Food storage is one of those beloved, evergreen topics that readers can’t seem to get enough of. Who can resist a rousing piece about Saran Wrap, tin foil or Tupperware? It’s clickbait, like a story on Chrissy Teigen’s flossing routine.
But National Geographic has outdone itself with an article about how animals store food for the winter, which often seems to involve biting the heads off the unfortunate food source.
Author Liz Langley reports that this is a tried-and-true technique among moles, although I don’t remember coming across it in The Wind in the Willows. “Moles store live earthworms underground by biting into their heads causing a mutilating injury,” we learn, “which makes them unable to escape.” Gruesome, sure, but there’s a happy ending: “some worms may eventually regrow their heads and tunnel their way to freedom.”
I think we understand now why Mole enjoyed hanging out at Badger’s, where they feasted on apples, turnips, onions, and Buffalo wings, instead of half-dead headless worms.
Shrews also like to keep their food alive so it doesn’t go bad. When they bite into insect larvae, their toxic saliva renders them both comatose and oh-so-snackable. They are brought into the shrew’s nest for future consumption, saved from spoiling by their living death. Nice!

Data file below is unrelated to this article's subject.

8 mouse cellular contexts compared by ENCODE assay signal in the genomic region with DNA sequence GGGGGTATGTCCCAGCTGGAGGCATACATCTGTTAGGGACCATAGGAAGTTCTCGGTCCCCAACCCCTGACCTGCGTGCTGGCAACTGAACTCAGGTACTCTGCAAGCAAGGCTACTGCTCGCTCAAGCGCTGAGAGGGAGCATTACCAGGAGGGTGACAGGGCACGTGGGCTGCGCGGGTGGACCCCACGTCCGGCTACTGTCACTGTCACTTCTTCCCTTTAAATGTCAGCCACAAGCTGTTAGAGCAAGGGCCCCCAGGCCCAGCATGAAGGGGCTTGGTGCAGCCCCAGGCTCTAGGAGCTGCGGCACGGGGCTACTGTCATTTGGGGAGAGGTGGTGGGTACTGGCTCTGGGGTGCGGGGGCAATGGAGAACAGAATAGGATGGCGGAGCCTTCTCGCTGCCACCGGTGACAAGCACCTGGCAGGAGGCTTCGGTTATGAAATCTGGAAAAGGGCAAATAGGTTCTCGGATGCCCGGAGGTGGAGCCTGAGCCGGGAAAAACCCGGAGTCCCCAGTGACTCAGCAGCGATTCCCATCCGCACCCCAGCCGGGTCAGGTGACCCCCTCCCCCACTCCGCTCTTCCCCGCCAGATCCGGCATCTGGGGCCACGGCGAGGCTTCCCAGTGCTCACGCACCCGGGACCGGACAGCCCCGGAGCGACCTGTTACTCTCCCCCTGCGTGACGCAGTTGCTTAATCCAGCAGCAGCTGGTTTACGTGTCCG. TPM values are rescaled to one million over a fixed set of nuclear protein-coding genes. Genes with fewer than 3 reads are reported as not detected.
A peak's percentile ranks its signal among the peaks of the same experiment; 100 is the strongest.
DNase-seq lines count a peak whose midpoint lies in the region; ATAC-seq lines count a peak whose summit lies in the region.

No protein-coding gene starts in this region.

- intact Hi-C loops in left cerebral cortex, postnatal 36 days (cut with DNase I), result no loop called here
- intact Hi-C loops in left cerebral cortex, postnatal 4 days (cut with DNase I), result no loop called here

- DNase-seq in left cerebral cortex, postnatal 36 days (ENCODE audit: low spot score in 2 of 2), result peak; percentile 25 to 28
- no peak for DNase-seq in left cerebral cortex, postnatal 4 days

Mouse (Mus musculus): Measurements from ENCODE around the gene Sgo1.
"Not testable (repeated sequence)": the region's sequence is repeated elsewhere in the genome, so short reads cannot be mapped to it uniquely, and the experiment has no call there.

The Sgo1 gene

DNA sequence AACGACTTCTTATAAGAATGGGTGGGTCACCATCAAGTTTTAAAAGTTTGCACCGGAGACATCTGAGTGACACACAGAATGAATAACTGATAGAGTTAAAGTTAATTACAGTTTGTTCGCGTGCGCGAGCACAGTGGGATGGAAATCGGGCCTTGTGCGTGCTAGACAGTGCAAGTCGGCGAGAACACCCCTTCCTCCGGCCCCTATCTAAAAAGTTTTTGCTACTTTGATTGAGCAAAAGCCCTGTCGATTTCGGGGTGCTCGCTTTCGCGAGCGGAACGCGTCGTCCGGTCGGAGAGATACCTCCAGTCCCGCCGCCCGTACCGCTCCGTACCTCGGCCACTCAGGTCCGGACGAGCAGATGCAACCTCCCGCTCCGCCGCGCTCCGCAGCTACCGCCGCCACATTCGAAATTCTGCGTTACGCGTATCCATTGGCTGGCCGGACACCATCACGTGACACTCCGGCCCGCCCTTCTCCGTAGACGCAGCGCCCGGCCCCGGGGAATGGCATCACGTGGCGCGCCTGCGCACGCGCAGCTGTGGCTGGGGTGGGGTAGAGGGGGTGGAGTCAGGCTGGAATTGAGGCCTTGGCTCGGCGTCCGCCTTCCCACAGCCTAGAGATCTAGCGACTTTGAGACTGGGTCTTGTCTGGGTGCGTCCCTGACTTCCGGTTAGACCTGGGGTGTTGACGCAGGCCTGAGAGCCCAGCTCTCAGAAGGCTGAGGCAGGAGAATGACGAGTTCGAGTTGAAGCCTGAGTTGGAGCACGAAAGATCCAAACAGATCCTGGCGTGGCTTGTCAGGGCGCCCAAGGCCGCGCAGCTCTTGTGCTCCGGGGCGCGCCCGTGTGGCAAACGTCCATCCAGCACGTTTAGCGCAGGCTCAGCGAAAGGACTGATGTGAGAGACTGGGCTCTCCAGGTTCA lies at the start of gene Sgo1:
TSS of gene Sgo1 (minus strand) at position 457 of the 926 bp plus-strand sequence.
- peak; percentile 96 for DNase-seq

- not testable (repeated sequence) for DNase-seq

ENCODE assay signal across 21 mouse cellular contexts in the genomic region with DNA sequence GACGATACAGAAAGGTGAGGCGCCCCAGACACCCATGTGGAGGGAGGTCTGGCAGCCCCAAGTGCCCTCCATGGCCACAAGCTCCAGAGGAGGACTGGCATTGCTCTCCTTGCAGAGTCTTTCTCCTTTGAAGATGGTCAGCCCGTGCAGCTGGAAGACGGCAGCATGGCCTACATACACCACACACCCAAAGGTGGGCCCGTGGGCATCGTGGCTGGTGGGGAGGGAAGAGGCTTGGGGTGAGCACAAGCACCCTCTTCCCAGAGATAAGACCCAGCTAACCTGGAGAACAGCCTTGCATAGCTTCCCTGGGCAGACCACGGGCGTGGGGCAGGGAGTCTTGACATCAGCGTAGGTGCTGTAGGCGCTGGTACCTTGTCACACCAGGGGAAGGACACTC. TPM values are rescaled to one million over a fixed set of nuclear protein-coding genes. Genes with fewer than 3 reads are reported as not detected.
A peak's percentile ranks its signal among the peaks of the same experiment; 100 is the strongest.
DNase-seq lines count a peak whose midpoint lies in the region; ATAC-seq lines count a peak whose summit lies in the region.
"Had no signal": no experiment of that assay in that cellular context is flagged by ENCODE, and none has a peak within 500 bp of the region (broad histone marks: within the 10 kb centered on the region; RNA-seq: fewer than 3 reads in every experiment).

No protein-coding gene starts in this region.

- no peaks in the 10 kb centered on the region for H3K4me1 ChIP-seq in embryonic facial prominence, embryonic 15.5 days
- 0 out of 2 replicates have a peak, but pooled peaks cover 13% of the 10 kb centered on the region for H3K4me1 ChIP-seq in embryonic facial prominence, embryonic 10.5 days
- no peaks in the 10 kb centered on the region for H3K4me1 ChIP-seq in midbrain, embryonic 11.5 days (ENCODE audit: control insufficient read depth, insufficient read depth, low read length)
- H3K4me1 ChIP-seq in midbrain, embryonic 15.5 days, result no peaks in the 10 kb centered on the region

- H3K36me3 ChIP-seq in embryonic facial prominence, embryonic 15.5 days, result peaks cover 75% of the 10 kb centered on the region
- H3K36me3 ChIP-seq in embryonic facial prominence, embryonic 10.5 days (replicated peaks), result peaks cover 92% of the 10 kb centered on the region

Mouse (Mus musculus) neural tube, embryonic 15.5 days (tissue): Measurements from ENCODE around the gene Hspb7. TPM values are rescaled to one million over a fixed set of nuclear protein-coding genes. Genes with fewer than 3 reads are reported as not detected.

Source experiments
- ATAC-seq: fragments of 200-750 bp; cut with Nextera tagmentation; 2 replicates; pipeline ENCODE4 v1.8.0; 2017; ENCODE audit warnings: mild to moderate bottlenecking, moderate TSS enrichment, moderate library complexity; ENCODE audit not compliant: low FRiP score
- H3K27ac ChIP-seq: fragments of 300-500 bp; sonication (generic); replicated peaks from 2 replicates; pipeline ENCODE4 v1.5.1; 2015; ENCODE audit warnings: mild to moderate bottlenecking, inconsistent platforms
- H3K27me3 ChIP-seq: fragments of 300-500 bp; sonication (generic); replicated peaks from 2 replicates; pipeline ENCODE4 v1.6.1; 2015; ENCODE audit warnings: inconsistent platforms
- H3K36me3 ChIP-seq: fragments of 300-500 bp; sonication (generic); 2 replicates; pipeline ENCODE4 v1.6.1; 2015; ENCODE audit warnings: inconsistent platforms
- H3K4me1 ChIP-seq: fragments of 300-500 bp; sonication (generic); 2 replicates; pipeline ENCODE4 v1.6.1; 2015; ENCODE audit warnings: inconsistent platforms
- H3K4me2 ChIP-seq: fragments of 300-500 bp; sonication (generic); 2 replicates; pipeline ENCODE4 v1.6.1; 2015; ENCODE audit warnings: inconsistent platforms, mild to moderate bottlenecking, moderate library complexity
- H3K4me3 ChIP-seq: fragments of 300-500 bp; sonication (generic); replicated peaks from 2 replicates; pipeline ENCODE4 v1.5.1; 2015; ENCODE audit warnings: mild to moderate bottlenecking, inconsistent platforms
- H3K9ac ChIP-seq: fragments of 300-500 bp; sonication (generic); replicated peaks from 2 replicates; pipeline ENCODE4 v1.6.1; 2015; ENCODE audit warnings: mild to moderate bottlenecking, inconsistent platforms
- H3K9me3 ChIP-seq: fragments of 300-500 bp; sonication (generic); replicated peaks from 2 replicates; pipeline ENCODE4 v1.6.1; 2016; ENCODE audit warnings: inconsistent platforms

Fire ants make jerky out of which is prey, an excellent source of protein for ants who are trying to low-carb it. Teriyaki flavored? Langley doesn’t say.
In the winter, honey ants store honey in ants that turn into “living storage kegs and hang from the ceiling.” That sounds like a technique that might work at a sports bar, with patrons instead of ants, and beer instead of honey. Lots of men would sign up to be living storage kegs, as long as they could still watch the game.
So clearly, the food storage habits of creatures that live underground are disgusting. How about those that live by the sea?
The fiddler crab, which cannot, by the way, play the fiddle, stores algae and other food in its burrow in anticipation of tough times ahead. This is according to Rutgers University marine biologist Judith Weis, who is the author of Walking Sideways: The Remarkable World of Crabs. If walking sideways is the most remarkable thing fiddler crabs do, big deal. Playing first violin at the New York Philharmonic, that would be remarkable.
Finally, Langley lets us know that red squirrels not only store nuts, but mushrooms that they dry out and store in trees. As winter progresses, they’ll use them to make a nice cream sauce for pine cones.
These animals are no weirder than we are in our own efforts to store food. We actually “burp” Tupperware, how gross is that?
I personally have not bit into any animals to paralyze them for later noshing, but I did bite my brother Chris once for taking one of my favorite Hot Wheels. He tasted like chicken.
Illustration by Isabella Bannerman